Consider upping your clean up crew to help(smallest hermits you can find and a good source of snails).

Take what you can use and toss the rest and I hope you get it all dialed back in.


Good Luck.


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Old 01/11/2008, 01:17 PM   #6
Billybeau1
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I can't think of any articles off hand but I can tell you you should try and keep your PO4 level below .03 ppm and since you are talking sps, nitrates as low as possible.

You may post your question in the SPS forum as many folks in there have been down this road.

Also if your alkalinity is in fact 5.5 dkh then that is too low and it should be raised to at least 7 dkh. 9 may be better.


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Old 01/11/2008, 04:47 PM   #7
bertoni
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Bleaching is a fairly complicated phenomenon, and I thought it was more related to heat, lighting, and perhaps disease than phosphate and nitrate.

Phosphate begins to interfere with calcification at about 0.03 ppm:

http://www.advancedaquarist.com/issues/apr2002/chem.htm

Both phosphate and nitrate can cause coloration changes and perhaps encourage polyp bailout and other problems, as well.

Alkalinity should be maintained between 7 and 11 dKH:

http://www.reefkeeping.com/issues/2004-05/rhf/index.htm

Low alkalinity will prevent calcification and limit growth.


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Old 01/12/2008, 01:22 AM   #8
damura
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Thanks for your answers guys,

First of all, and regarding Randy's question. I was wrong indeed when calling it bleaching. It is STN, tissue necrosis that advances slowly from the base of some corals up to the stems.
I forgot to mention that i have a B.Sc in Chemistry so i know a lot about water analysis and reactions.
If i need to bet on the cause of the problem i would put it all on low Alk. i think it both causes pH swings and makes ortho phosphate more available in the water (which then feeds the Cyano).
The problem is that i do not have a pH electrode now ... I have the Hanna instrument but not the electrode (you have to replace it every 1-2 years and every such electrode costs here 100 Euros!!!)

About the alkalinity,

I was wondering how fast can it drop? I was shocked yesterday when i found that it's only 5.5 dKh!!! it was about 8.5 dKh about 2 months ago. I am measuring Alk. with Elos test kit which i'm sure that is quiet good. According to your experience, what is the steepest decline in Alk.?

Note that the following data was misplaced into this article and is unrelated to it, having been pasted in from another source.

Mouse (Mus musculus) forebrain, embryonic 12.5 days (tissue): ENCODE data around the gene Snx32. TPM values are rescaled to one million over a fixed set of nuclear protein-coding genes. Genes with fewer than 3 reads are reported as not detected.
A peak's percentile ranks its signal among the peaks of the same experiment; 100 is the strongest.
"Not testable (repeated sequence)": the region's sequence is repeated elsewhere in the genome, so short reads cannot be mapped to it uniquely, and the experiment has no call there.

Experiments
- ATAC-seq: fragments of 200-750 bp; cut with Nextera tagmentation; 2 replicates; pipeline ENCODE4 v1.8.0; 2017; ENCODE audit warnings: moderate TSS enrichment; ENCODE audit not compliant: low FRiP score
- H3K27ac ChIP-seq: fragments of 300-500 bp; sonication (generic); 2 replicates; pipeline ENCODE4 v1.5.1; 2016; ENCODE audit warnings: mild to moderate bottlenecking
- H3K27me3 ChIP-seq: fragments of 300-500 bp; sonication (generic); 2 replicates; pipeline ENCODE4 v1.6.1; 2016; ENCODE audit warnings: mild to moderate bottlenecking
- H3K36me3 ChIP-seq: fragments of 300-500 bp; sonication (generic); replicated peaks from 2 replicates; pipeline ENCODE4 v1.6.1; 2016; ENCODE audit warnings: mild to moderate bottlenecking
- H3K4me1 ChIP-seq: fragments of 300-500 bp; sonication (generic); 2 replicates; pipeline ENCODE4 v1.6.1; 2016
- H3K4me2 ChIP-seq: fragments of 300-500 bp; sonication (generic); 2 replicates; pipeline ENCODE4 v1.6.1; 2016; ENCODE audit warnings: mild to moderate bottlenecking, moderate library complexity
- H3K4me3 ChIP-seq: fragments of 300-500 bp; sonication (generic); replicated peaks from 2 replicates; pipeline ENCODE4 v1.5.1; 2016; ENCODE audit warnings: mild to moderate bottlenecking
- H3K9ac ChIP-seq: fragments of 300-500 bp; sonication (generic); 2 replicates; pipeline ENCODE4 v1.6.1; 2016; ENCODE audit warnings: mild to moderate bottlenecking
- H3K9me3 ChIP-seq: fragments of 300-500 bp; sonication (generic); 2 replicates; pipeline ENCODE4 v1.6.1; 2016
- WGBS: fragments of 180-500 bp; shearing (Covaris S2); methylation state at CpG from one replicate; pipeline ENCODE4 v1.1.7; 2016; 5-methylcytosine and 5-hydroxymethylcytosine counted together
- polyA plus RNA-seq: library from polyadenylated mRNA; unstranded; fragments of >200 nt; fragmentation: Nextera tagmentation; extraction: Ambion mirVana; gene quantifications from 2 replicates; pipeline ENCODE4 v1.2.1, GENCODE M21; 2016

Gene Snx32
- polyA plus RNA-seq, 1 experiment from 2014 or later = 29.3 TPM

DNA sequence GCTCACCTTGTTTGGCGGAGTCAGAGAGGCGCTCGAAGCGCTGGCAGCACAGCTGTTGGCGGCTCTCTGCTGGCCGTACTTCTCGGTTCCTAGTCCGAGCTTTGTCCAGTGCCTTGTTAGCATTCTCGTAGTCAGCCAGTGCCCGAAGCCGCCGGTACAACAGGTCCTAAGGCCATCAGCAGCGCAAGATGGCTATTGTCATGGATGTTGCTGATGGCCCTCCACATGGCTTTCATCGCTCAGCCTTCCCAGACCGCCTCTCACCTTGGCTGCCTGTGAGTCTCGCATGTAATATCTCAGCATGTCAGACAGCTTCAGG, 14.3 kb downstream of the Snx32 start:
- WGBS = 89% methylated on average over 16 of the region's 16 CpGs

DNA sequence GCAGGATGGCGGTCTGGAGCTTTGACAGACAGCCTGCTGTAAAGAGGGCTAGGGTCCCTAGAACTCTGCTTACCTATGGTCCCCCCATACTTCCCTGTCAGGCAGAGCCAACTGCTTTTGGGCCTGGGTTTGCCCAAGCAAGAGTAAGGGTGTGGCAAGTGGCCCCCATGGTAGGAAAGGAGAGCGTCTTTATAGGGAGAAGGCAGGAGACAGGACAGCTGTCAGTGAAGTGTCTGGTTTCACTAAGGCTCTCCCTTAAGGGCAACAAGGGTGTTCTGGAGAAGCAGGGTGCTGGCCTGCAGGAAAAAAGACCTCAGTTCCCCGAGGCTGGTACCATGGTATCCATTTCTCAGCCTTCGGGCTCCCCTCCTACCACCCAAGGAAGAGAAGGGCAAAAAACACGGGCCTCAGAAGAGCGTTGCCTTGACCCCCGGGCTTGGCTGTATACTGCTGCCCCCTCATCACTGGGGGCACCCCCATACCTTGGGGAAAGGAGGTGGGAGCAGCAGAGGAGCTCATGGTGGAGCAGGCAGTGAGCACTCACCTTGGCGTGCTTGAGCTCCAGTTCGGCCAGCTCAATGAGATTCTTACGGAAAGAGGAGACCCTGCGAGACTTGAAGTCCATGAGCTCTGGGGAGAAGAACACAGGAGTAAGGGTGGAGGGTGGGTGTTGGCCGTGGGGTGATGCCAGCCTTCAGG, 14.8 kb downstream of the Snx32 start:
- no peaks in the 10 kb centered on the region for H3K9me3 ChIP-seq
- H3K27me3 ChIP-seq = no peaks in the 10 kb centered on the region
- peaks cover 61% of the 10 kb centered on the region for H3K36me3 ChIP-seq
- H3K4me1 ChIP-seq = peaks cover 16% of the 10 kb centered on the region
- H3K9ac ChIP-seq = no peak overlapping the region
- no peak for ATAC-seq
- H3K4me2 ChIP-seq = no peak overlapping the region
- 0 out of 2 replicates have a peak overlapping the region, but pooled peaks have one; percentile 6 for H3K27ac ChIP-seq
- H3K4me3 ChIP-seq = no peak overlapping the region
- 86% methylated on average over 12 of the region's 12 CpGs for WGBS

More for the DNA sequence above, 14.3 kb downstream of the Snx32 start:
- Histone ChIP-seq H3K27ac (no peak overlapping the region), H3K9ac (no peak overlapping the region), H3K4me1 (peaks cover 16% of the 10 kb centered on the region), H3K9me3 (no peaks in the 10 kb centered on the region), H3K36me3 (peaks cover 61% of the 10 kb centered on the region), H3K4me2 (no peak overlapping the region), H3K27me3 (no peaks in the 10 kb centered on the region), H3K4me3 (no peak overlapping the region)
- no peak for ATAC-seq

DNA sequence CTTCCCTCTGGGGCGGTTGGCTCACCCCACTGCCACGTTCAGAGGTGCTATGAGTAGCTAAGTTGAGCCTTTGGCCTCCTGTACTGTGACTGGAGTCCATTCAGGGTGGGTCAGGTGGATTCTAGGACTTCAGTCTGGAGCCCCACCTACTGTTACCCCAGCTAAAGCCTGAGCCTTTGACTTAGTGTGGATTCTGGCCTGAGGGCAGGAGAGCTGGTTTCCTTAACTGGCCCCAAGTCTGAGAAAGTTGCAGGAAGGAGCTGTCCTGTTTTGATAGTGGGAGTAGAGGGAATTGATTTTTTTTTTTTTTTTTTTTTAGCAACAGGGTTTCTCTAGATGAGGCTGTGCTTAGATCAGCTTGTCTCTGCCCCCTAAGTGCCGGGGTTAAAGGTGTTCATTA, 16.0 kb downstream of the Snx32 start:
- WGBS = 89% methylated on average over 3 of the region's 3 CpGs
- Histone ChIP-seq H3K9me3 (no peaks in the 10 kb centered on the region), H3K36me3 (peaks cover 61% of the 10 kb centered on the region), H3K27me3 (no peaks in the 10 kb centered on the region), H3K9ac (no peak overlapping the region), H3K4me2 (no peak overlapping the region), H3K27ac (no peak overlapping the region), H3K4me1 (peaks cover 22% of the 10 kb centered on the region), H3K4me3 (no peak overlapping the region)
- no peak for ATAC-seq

I am working with Kalk reactor, but disconnected it for 2 weeks, because i suspect that the media inside it generates phosphate when it's disolving.
Could a disconnection of the Kalk reactor for 2 weeks affect the Alk. to such extent? According to my experience it definintely shouldn't!

Thanks for any answer...



Last edited by damura; 01/12/2008 at 01:54 AM.
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Old 01/12/2008, 01:29 AM   #9
Billybeau1
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Yes, alk can decline rapidly in certain tanks. I think you shutting down your kalk reactor had a lot to do with this.

A solid number is hard to give for declining alkalinity, but in your case it is certainly possible.

You could dose some baking soda to get your alk back up while waiting for your kalk reactor to go back on line.

I'm not sure why you think your reactor was adding phosphate to your tank.


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Old 01/12/2008, 01:41 AM   #10
damura
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Hi Billy,

It is a common belief, and may be a misconception among my fellow reefers that some medias, when dissolving, generate phosphate that was locked in their crystals...chemistry wise, it seems to be a logical assumption.
The question which i would really be happy to hear about is:

let's assume the media does generate phosphate when it is dissolving. But....to what extent? won't it be neglegible when comparing, for example with feedings???


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Old 01/12/2008, 01:59 AM   #11
Billybeau1
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Since I have not heard of that, I will leave this for Randy in the AM. (In our AM ). You are already in the AM I think. Heck you might be afternoon by now. Or close to it.

He is really good at this stuff and hopefully he will see this and comment.

Have a good day damura. I'm going to bed.


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Old 01/12/2008, 05:29 AM   #12
Randy Holmes-Farley
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I don't think your alkalinity got quite low enough for calcium carbonate to dissolve, unless the pH was low, either in the main tank or perhaps in specific locations like in a sand bed.

I do think the low alkalinity likely contributed by stressing the corals, then all it takes is something to push them over the edge, and most anything, including some toxins from cyano may do it. Heck, even 5.5 dKH alone might. That is really low.


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Old 01/12/2008, 09:15 AM   #13
damura
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Thanks for your answer Randy,

regarding my previous question:

let's assume the media does generate phosphate when it is dissolving. But....to what extent? won't it be neglegible when comparing, for example with feedings???

What do you think about this issue? is it really a concern?
Julian Sprung mentioned this issue in one of his books. I know that, for example, some Activated carbon medias hold phosphate and should be tested.
Should i run the same test for the kalk reactor media? i can do it by dissolving some of it in acid and then measure the solution for traces of phosphate.
As i see this issue, the question here is not qualitative it is quantitative, meaning, even if there are traces of phosphate locked in the kalk reactor media, isn't it neglegible, especially when comparing to, say, feeding?

Thanks.